What prompted you to write Rap and Religion:Understanding the Gangsta’s God?
I always say that rap and religion called to me; I didn’t go looking for it. I tell a story in the preface about the first time I heard secular rap music in the church parking lot after Sunday service. The unspoken rule was no rap music on Sunday, but when I heard Snoop Dogg that Sunday, it felt rebellious, and it felt right. I realized that rap and religion serve the same purpose—self-expression, inspiration, resistance to oppression. That’s when I started writing the book in my head. Throughout school I was interested in how people acquired power, and rap and religion were two key strategies. When I realized I could combine the two I knew I had a powerful story to tell.
What was the highlight of your research?
The highlight of my research was surveying undergraduates about their interpretations of rap and religion. Chapter 6 - “The Rap on Rap and Religion” asks 175 students about their personal religious beliefs and their interpretations of rappers’ beliefs about Jesus, the devil, and God. Their responses are refreshing, interesting, entertaining. It’s certainly my favorite part of the book.
How did your research change your outlook on rap and religion?
The research gave me a greater appreciation for rap music. So many critics claim that hip hop is inauthentic, that it isn’t as sophisticated as it used to be, that it’s morphing into pop music. All of that is true. There are elements in hip hop that meet all of those negative criteria, but the research gave me an appreciation for the artistry of simplicity. Yes, hip hop is different today than it was 10, 20, and 30 years ago, but I learned to embrace its diversity. The same goes for religion. I learned to appreciate the diversity of religious manifestations. Ideas about God are fluid and dynamic. Even if you think of God in one way, there is someone else with access to the same information who thinks of God in a different way.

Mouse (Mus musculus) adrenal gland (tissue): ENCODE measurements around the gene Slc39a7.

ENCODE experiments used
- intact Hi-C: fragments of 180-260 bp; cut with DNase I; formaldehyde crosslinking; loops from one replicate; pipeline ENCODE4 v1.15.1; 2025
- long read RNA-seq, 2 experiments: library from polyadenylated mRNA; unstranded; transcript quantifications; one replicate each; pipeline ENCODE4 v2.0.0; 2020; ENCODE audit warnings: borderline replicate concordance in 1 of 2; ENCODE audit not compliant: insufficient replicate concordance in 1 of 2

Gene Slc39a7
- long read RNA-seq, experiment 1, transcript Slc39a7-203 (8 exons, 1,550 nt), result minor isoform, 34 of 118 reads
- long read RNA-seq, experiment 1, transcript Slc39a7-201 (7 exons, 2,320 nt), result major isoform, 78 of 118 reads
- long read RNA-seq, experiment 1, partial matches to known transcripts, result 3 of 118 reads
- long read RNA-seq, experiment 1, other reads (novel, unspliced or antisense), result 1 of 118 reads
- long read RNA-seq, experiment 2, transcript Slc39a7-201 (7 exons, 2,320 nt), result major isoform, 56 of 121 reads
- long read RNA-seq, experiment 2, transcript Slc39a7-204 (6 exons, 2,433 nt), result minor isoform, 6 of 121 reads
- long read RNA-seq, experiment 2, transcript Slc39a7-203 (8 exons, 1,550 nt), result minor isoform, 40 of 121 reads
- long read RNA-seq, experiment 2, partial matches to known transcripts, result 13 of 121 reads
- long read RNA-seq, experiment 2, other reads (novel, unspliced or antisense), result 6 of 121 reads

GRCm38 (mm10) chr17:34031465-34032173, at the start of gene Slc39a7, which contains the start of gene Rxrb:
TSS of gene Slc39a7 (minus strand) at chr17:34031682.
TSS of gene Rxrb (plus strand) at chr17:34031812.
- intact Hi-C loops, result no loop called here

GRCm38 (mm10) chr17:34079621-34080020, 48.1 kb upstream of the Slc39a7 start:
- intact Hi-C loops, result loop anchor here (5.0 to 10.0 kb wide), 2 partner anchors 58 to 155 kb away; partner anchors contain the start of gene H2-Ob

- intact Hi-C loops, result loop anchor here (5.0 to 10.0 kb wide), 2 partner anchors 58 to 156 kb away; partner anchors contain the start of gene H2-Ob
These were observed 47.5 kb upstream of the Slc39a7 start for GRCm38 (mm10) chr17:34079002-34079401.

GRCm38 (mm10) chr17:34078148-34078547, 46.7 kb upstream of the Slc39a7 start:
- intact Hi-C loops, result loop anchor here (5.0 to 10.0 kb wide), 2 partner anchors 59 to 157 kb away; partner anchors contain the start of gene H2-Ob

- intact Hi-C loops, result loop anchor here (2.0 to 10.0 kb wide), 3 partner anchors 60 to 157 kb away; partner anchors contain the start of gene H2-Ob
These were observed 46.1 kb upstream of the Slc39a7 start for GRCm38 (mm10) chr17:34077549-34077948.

How have people reacted to your book and/or the ideas you set forth? Is it what you hoped for, or is there more work to be done?
There’s always more work to be done, but I am really, really proud to be one of the first scholars to publish a comprehensive, single-author book about rap and religion. My favorite review described the book as an “often encyclopedic journey.” I read that and thought, if only he had seen the resources that didn’t make it into the book! I hope Rap and Religion will always be a resource because it honestly is a compendium of rap and religion throughout hip hop history. Twenty years from now I expect the categories I’ve outlined to expand, but I don’t anticipate that they’ll be eliminated. If I were in the studio laying down a track, my book is just the bass line. There are so many more layers to add to this signature song.
What's next for you?
I’m interested in the pursuit of power. Rap and Religion was about how rappers use God to empower themselves. In my next book I’m interested in sex and how women use sex to empower themselves. I am collecting interviews, so if women out there want to talk to me about sex and power, hit me up on Twitter @u_experience or send a message through theutleyexperience.com.